Bene thinks that people saw Renzi as "too slick" and "too good a communicator," a bit like Berlusconi, and somehow associated that with a lack of content. But she thinks they were wrong to do so.
"He does have a lot of content," said Bene, adding that Renzi gets things done. "I've seen that here in Florence," she said.
Interestingly, Berlusconi is the only person not to have repackaged his party and coalition in name or campaign techniques. TV is his medium, and he knows how to work it.
"Berlusconi is a great campaigner, he's a great fighter, he's been on television practically every single day," said McDonnell.
His pledges might be seen as outlandish by some. The former premier is offering to pay back taxes collected under Monti and "promising to create 4 million new jobs in a country where presently there are only three million unemployed," McDonnell said.
But all three analysts agree that despite Berlusconi's amazingly successful campaign, even he can't pull it off a third time. Although some do worry that the votes he wins will cause trouble for whoever holds the majority.
The search for the father figure
"We [Italians] are in a phase of political transition," Amadori said. He believes the country should move more toward the German model of politics, with lots of small groups making up important wholes, rather than the bipolar model, which Italy has seen in the last few elections.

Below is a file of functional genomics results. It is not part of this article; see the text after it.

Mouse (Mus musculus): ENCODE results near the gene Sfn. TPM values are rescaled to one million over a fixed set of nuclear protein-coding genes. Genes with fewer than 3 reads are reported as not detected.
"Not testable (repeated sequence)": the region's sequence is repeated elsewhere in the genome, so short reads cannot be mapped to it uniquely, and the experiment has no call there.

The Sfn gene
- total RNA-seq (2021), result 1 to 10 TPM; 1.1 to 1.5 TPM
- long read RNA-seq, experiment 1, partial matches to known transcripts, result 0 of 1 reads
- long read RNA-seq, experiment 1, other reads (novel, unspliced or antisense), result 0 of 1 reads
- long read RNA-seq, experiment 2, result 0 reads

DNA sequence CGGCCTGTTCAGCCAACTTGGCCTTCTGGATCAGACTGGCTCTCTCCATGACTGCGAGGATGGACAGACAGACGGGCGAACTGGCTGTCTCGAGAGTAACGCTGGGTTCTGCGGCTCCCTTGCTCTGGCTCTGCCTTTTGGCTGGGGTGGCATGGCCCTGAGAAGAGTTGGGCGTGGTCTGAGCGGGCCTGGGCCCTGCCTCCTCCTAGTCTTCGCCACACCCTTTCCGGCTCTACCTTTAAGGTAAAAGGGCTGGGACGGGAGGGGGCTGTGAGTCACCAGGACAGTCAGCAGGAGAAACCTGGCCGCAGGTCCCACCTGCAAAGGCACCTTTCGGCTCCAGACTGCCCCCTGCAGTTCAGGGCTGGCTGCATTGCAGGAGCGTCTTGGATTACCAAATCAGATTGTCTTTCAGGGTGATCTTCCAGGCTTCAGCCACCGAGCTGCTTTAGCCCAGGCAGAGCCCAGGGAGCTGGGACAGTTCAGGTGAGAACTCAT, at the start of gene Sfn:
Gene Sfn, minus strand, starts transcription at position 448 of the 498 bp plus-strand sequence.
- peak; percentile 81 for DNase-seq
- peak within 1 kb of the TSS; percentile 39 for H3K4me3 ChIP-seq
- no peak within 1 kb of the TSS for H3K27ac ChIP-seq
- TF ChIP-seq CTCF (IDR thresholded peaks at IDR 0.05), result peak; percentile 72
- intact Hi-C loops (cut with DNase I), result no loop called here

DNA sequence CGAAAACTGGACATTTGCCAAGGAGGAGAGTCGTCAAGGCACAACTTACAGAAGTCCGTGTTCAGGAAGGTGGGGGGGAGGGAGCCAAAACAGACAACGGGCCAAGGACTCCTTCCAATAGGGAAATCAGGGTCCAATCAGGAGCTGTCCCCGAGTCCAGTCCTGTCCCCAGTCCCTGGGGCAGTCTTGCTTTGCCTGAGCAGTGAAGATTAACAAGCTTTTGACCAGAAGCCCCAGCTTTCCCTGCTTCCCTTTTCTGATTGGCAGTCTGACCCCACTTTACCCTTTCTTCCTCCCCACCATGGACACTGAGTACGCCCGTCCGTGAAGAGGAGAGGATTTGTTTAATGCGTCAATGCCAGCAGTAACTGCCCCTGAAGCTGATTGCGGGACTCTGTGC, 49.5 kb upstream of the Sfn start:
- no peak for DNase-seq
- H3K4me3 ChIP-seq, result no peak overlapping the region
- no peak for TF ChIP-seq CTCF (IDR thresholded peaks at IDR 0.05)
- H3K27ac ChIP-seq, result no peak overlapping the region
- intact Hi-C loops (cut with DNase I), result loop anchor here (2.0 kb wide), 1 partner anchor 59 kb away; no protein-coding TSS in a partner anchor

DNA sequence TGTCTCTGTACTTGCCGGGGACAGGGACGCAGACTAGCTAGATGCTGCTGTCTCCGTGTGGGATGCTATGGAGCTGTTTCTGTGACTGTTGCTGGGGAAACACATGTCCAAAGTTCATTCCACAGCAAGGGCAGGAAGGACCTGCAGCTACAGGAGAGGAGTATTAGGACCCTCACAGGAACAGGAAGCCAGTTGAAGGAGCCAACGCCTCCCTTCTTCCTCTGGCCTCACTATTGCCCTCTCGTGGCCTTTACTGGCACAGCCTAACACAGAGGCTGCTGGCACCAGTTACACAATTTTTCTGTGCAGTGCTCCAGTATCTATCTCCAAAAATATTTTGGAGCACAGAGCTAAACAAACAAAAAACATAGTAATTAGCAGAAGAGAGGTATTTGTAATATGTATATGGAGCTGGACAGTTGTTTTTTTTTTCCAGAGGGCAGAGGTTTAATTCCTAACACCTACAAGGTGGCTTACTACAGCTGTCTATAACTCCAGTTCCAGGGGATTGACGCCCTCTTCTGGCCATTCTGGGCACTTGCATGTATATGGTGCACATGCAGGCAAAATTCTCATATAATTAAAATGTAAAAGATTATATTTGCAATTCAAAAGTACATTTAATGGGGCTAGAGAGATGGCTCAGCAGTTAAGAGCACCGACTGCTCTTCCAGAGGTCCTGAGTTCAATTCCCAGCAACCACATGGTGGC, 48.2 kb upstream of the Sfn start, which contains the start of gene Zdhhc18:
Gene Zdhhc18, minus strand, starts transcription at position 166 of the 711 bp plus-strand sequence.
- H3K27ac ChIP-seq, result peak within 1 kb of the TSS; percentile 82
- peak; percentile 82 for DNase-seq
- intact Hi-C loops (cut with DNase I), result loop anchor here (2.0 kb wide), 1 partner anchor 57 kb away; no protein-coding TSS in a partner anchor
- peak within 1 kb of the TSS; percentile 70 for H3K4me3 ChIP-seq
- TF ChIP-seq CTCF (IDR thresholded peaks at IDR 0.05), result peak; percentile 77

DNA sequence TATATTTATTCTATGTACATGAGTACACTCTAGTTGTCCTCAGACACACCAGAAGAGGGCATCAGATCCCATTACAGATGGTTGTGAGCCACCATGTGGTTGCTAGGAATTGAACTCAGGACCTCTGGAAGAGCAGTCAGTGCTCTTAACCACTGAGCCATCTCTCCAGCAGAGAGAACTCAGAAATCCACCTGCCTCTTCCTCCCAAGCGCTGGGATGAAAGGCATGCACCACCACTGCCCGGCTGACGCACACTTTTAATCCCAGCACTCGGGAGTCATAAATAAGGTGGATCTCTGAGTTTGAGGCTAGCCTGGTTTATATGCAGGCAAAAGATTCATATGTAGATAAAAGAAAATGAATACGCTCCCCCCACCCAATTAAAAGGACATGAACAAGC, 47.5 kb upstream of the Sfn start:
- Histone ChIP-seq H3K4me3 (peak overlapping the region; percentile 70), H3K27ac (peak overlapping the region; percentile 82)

Silvio Berlusconi has stuck with his tried and tested ways, and it seems to have improved his poll ratings
But Amadori believes that Italy is nowhere near that point yet. The sociologist said that politicians lack "a vision of what the country should be in ten years," opting instead to use campaign slogans that appear to address the urgent needs of the moment, rather than painting a direction for the future.
"What people need to understand about Italy, is that we are a populist and 'leader-led' population," he said. "That is part of our history. Perhaps to understand Italy, you should remember that we have a very emotive relationship with our politicians. Berlusconi's success is because he conquered the populist part of our nation, just like Mussolini did, and of course Caesar."
According to Amadori, Italians are still searching for "their new Caesar and we spend all our time looking for him."
"It's very Freudian," he said. "We are essentially looking for the absent Father figure, and that is, to some extent why we are still politically immature."